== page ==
(5) Other emission control systems. Any deterioration or malfunction occurring in an engine system or component directly intended to control emissions, including but not necessarily limited to, the exhaust gas recirculation (EGR) system, if equipped, the secondary air system, if equipped, and the fuel control system, singularly resulting in exhaust emissions exceeding 1.5 times the applicable emission standard or FEL for NMHC, NOX (or NOX NMHC, as applicable), CO or diesel PM. For engines equipped with a secondary air system, a functional check, as described in paragraph (b)(6) of this section, may satisfy the requirements of this paragraph (b)(5) provided the manufacturer can demonstrate that deterioration of the flow distribution system is unlikely. This demonstration is subject to Administrator approval and, if the demonstration and associated functional check are approved, the diagnostic system must indicate a malfunction when some degree of secondary airflow is not detectable in the exhaust system during the check. For engines equipped with positive crankcase ventilation (PCV), monitoring of the PCV system is not necessary provided the manufacturer can demonstrate to the Administrator's satisfaction that the PCV system is unlikely to fail.
(6) Other emission-related engine components. Any other deterioration or malfunction occurring in an electronic emission-related engine system or component not otherwise described above that either provides input to or receives commands from the on-board computer and has a measurable impact on emissions; monitoring of components required by this paragraph (b)(6) must be satisfied by employing electrical circuit continuity checks and rationality checks for computer input components (input values within manufacturer specified ranges based on other available operating parameters), and functionality checks for computer output components (proper functional response to computer commands) except that the Administrator may waive such a rationality or functionality check where the manufacturer has demonstrated infeasibility. Malfunctions are defined as a failure of the system or component to meet the electrical circuit continuity checks or the rationality or functionality checks.
(7) Performance of OBD functions. Oxygen sensor or any other component deterioration or malfunction which renders that sensor or component incapable of performing its function as part of the OBD system must be detected and identified on vehicles so equipped.
(c) Malfunction indicator light (MIL). The OBD system must incorporate a malfunction indicator light (MIL) readily visible to the vehicle operator. When illuminated, the MIL must display “Check Engine,” “Service Engine Soon,” a universally recognizable engine symbol, or a similar phrase or symbol approved by the Administrator. More than one general purpose malfunction indicator light for emission-related problems should not be used; separate specific purpose warning lights (e.g., brake system, fasten seat belt, oil pressure, etc.) are permitted. The use of red for the OBD-related malfunction indicator light is prohibited.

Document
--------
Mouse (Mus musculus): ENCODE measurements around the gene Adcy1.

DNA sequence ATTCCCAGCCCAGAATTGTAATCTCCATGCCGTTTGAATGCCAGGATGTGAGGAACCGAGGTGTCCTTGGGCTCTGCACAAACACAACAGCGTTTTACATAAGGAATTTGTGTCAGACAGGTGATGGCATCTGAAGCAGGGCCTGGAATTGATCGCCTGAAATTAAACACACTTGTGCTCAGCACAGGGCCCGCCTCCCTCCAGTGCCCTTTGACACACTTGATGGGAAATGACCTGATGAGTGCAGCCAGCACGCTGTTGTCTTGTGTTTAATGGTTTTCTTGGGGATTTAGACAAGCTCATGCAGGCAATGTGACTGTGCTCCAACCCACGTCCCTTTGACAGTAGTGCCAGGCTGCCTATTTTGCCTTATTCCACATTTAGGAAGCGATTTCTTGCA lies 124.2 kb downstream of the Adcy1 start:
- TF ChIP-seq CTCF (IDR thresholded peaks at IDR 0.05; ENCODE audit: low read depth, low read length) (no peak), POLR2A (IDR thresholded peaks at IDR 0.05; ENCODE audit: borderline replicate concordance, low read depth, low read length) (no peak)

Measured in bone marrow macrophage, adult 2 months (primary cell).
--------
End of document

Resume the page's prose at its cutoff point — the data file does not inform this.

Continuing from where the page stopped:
(d) MIL illumination. The MIL must illuminate and remain illuminated when any of the conditions specified in paragraph (b) of this section are detected and verified, or whenever the engine control enters a default or secondary mode of operation considered abnormal for the given engine operating conditions. The MIL must blink once per second under any period of operation during which engine misfire is occurring and catalyst damage is imminent. If such misfire is detected again during the following driving cycle (i.e., operation consisting of, at a minimum, engine start-up and engine shut-off) or the next driving cycle in which similar conditions are encountered, the MIL must maintain a steady illumination when the misfire is not occurring and then remain illuminated until the MIL extinguishing criteria of this section are satisfied. The MIL must also illuminate when the vehicle's ignition is in the “key-on” position before engine starting or cranking and extinguish after engine starting if no malfunction has previously been detected. If a fuel system or engine misfire malfunction has previously been detected, the MIL may be extinguished if the malfunction does not reoccur during three subsequent sequential trips during which similar conditions are encountered and no new malfunctions have been detected. Similar conditions are defined as engine speed within 375 rpm, engine load within 20 percent, and engine warm-up status equivalent to that under which the malfunction was first detected. If any malfunction other than a fuel system or engine misfire malfunction has been detected, the MIL may be extinguished if the malfunction does not reoccur during three subsequent sequential trips during which the monitoring system responsible for illuminating the MIL functions without detecting the malfunction, and no new malfunctions have been detected. Upon Administrator approval, statistical MIL illumination protocols may be employed, provided they result in comparable timeliness in detecting a malfunction and evaluating system performance, i.e., three to six driving cycles would be considered acceptable.